There are security concerns

Aside from the issue around licences, a big concern for businesses choosing software is security. Many may consider free or open source solutions less secure. Domoney explains that 88 per cent of Java applications when tested by Veracode contained at least one vulnerability in a free or open source component:

“The issue here is not that this third party software is less safe compared to proprietary code. Security flaw densities are similar regardless of how the software is produced. According to Veracode surveys over the past year, only 28 per cent of organizations do any kind of regular composition analysis to understand which third party components are built into their applications. If more than two in three organizations don’t even fully know which components they’re using, it’s not hard to comprehend that so many of them remain insecure.

“On the topic of whether free or open source software is more or less secure than proprietary – there’s no compelling evidence one way or the other,” he adds. “One danger however, is the perception that ‘somebody else’ has probably security tested the application, because so many developers can access the source code. In the case of the Heartbleed vulnerability for OpenSSL, vulnerabilities were not recognized by community developers. Development teams, therefore, need to have access to security feeds that pinpoint flaws disclosed in third party components being used in the enterprise application.”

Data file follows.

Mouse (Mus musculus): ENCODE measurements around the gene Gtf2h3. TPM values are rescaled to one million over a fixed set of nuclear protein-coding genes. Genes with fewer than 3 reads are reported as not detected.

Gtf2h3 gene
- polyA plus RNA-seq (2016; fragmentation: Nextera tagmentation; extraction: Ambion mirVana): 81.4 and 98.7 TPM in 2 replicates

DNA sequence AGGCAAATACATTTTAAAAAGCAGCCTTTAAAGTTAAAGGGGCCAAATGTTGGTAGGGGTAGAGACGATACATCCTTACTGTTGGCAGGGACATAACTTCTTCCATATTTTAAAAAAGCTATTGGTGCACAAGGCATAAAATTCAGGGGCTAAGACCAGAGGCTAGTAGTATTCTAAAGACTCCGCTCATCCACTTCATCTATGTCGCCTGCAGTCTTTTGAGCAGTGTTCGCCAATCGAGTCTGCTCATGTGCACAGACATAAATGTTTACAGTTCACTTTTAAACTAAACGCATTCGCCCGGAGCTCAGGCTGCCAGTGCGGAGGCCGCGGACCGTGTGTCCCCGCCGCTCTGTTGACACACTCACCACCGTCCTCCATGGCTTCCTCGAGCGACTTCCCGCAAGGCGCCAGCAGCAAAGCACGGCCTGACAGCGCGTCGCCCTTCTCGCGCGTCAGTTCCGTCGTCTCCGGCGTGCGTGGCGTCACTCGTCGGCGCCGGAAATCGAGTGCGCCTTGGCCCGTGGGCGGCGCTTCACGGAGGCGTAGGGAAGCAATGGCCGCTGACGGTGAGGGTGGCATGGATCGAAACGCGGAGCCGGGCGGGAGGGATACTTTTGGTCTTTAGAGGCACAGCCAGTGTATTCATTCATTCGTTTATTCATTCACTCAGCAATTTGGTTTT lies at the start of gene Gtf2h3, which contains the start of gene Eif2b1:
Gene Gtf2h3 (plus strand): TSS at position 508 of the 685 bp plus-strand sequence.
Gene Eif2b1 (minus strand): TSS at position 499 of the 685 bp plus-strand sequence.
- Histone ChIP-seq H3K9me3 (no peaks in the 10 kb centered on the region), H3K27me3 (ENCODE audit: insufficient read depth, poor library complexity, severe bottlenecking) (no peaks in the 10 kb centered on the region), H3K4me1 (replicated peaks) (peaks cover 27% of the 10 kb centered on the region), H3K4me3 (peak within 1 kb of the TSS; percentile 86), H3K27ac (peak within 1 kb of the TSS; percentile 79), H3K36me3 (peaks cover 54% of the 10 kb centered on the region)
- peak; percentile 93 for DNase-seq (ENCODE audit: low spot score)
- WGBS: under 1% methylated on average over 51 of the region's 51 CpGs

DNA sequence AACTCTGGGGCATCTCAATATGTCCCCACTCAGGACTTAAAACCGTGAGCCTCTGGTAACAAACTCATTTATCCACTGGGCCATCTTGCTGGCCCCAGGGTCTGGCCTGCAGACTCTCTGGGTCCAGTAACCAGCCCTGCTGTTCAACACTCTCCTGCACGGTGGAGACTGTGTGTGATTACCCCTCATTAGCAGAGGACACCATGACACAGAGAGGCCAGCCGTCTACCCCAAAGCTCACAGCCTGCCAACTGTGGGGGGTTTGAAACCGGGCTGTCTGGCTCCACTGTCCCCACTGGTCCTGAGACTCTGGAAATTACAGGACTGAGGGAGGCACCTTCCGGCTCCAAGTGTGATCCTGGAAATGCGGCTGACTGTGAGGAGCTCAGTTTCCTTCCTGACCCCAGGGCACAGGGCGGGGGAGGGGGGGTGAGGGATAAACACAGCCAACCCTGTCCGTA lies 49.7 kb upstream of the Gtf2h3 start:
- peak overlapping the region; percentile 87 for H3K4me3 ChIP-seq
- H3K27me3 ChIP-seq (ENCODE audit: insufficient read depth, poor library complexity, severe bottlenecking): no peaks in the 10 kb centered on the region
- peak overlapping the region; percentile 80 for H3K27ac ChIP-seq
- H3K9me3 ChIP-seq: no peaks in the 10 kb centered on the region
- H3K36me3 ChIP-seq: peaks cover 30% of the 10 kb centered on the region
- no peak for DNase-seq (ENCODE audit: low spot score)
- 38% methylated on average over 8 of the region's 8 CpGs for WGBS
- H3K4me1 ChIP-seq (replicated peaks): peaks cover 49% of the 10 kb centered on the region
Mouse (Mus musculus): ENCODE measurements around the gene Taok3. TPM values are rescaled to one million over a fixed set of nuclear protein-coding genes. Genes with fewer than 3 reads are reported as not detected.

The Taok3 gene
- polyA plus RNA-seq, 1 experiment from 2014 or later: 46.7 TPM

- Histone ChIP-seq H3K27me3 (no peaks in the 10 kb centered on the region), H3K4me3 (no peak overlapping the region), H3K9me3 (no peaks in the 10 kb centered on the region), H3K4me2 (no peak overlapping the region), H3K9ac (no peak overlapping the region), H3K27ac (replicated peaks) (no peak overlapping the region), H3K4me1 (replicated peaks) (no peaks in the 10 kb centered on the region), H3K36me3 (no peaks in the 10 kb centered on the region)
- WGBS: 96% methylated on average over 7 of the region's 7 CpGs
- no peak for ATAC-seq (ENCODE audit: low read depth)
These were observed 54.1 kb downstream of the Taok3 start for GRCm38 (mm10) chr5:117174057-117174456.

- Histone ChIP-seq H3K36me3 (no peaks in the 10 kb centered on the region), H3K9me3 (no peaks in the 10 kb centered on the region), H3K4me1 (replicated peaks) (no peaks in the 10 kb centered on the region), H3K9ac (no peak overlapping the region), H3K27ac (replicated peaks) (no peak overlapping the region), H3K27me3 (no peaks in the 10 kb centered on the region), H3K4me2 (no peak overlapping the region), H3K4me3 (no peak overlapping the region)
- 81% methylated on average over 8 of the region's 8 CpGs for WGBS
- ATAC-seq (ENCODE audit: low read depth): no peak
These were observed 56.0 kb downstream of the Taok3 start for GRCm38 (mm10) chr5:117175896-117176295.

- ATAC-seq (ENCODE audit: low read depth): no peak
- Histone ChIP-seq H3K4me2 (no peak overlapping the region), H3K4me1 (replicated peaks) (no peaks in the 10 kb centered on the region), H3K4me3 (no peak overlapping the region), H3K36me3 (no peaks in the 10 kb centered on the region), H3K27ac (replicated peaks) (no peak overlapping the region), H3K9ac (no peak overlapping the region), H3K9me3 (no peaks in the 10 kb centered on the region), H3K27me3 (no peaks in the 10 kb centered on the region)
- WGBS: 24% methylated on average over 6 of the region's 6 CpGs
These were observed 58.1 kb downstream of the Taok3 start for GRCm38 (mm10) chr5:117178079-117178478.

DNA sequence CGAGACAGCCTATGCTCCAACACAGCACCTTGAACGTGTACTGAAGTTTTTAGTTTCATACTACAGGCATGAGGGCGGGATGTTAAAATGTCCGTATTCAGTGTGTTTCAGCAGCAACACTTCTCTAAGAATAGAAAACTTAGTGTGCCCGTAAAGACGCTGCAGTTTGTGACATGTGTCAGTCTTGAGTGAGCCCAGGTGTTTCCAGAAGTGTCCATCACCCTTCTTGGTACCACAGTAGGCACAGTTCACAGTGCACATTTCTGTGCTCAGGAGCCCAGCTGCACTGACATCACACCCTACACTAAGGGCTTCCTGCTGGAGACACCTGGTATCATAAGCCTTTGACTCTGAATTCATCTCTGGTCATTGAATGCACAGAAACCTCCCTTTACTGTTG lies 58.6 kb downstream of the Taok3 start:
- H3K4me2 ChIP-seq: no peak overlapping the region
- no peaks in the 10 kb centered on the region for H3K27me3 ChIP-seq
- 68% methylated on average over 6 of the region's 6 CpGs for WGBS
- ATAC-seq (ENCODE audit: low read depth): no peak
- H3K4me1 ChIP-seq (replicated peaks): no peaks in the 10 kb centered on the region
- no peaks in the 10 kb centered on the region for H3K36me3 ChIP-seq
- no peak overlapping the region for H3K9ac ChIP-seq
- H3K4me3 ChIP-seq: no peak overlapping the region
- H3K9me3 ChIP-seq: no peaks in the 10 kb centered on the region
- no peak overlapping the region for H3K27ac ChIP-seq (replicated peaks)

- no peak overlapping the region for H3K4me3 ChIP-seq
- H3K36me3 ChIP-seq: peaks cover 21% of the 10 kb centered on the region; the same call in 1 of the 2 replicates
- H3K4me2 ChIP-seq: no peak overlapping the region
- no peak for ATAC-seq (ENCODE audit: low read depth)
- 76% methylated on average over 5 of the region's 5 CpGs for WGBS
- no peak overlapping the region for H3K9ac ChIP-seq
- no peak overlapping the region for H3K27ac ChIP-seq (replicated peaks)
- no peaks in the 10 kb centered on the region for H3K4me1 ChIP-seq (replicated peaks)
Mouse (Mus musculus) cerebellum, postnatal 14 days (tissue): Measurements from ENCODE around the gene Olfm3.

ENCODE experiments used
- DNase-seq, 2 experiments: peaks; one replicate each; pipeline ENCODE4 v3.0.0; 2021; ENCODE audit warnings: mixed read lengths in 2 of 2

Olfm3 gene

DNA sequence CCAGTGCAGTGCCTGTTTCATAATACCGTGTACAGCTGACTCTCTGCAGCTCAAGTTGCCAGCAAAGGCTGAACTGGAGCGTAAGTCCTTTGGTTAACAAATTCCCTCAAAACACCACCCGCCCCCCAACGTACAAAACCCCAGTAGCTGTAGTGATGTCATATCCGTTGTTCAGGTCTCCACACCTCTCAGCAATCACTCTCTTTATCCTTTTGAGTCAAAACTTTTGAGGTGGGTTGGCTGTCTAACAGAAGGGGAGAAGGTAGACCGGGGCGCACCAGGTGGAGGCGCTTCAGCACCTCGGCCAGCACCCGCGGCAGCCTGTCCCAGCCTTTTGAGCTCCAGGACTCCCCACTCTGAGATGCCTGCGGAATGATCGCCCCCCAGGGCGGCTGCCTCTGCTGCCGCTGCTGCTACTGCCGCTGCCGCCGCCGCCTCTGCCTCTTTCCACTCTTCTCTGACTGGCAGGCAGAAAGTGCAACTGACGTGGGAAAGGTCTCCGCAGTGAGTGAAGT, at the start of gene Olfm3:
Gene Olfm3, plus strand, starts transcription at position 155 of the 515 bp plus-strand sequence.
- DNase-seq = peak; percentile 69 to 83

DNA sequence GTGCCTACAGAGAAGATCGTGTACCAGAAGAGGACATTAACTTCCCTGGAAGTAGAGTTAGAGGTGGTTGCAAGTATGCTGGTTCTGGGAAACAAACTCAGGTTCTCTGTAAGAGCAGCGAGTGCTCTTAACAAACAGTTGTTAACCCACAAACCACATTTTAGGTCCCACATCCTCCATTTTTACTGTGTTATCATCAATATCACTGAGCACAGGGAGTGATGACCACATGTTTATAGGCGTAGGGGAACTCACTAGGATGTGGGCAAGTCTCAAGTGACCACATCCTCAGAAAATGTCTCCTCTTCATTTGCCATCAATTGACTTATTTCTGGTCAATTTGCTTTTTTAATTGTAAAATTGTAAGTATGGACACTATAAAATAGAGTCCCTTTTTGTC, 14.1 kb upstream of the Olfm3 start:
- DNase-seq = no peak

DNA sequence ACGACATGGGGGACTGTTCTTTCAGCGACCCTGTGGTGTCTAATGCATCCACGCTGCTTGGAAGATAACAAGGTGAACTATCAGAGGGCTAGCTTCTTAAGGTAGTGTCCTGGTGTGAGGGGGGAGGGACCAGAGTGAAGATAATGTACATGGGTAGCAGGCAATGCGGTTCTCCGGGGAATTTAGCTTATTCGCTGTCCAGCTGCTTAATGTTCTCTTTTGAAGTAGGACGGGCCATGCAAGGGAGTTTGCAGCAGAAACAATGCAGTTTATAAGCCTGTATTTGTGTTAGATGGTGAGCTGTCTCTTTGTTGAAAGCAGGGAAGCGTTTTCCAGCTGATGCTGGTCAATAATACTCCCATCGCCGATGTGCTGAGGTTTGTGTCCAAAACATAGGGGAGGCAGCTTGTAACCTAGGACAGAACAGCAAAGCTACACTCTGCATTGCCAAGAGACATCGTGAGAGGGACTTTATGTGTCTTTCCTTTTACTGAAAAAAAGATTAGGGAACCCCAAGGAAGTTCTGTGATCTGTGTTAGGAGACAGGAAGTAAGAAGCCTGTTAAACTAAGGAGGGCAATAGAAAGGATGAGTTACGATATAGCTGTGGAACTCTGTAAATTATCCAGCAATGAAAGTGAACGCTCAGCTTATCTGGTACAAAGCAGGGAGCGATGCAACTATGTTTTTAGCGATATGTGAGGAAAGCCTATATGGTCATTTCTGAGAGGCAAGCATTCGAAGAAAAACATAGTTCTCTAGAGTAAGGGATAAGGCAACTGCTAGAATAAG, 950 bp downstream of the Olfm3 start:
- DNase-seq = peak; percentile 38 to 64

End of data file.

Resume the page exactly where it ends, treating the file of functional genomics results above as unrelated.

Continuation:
But it’s also worth noting that the free and open source communities are actually helping to develop new and exciting cybersecurity systems. Take Apache Spot for example.

“With community developed and shared machine learning modules, this community is changing threat hunting from shared indicators to shared algorithms. It has raised the bar higher in terms of capabilities, while at the same time making machine learning accessible to every organization,” says Stephen Line, regional VP for EMEA at Cloudera.

 

Business considerations between free and open source

Clearly, when looking at free or open source software, there’s no wrong or right choice. However, organizations should understand what each entails in order to make an informed ‘purchasing’ decision. It is only by considering total cost of ownership, licence and security implications that can you can then determine the best software solution for the job.